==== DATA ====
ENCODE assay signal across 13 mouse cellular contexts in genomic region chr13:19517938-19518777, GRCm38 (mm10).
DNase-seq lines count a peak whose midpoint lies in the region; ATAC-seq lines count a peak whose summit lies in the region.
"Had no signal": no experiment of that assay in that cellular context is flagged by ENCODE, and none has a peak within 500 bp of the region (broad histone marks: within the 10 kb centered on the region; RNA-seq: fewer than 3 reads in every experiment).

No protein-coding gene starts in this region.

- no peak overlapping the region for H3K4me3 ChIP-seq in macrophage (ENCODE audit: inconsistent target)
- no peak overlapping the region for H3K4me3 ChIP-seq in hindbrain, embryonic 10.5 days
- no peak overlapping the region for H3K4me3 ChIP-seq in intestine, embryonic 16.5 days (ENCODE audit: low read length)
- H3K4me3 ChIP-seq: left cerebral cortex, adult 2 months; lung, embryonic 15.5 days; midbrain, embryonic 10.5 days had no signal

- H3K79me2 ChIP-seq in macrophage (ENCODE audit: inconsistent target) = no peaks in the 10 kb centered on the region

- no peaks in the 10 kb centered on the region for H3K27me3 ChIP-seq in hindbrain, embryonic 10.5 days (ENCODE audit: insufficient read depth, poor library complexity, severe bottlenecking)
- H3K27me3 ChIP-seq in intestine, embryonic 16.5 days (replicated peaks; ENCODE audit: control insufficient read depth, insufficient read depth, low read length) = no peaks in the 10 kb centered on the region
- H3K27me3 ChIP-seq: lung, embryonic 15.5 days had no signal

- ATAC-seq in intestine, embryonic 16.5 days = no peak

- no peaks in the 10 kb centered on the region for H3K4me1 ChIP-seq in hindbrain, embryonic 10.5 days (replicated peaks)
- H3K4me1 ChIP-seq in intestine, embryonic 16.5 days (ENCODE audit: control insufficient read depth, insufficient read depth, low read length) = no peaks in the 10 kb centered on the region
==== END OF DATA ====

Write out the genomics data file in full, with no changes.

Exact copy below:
ENCODE assay signal across 13 mouse cellular contexts in genomic region chr13:19517938-19518777, GRCm38 (mm10).
DNase-seq lines count a peak whose midpoint lies in the region; ATAC-seq lines count a peak whose summit lies in the region.
"Had no signal": no experiment of that assay in that cellular context is flagged by ENCODE, and none has a peak within 500 bp of the region (broad histone marks: within the 10 kb centered on the region; RNA-seq: fewer than 3 reads in every experiment).

No protein-coding gene starts in this region.

- no peak overlapping the region for H3K4me3 ChIP-seq in macrophage (ENCODE audit: inconsistent target)
- no peak overlapping the region for H3K4me3 ChIP-seq in hindbrain, embryonic 10.5 days
- no peak overlapping the region for H3K4me3 ChIP-seq in intestine, embryonic 16.5 days (ENCODE audit: low read length)
- H3K4me3 ChIP-seq: left cerebral cortex, adult 2 months; lung, embryonic 15.5 days; midbrain, embryonic 10.5 days had no signal

- H3K79me2 ChIP-seq in macrophage (ENCODE audit: inconsistent target) = no peaks in the 10 kb centered on the region

- no peaks in the 10 kb centered on the region for H3K27me3 ChIP-seq in hindbrain, embryonic 10.5 days (ENCODE audit: insufficient read depth, poor library complexity, severe bottlenecking)
- H3K27me3 ChIP-seq in intestine, embryonic 16.5 days (replicated peaks; ENCODE audit: control insufficient read depth, insufficient read depth, low read length) = no peaks in the 10 kb centered on the region
- H3K27me3 ChIP-seq: lung, embryonic 15.5 days had no signal

- ATAC-seq in intestine, embryonic 16.5 days = no peak

- no peaks in the 10 kb centered on the region for H3K4me1 ChIP-seq in hindbrain, embryonic 10.5 days (replicated peaks)
- H3K4me1 ChIP-seq in intestine, embryonic 16.5 days (ENCODE audit: control insufficient read depth, insufficient read depth, low read length) = no peaks in the 10 kb centered on the region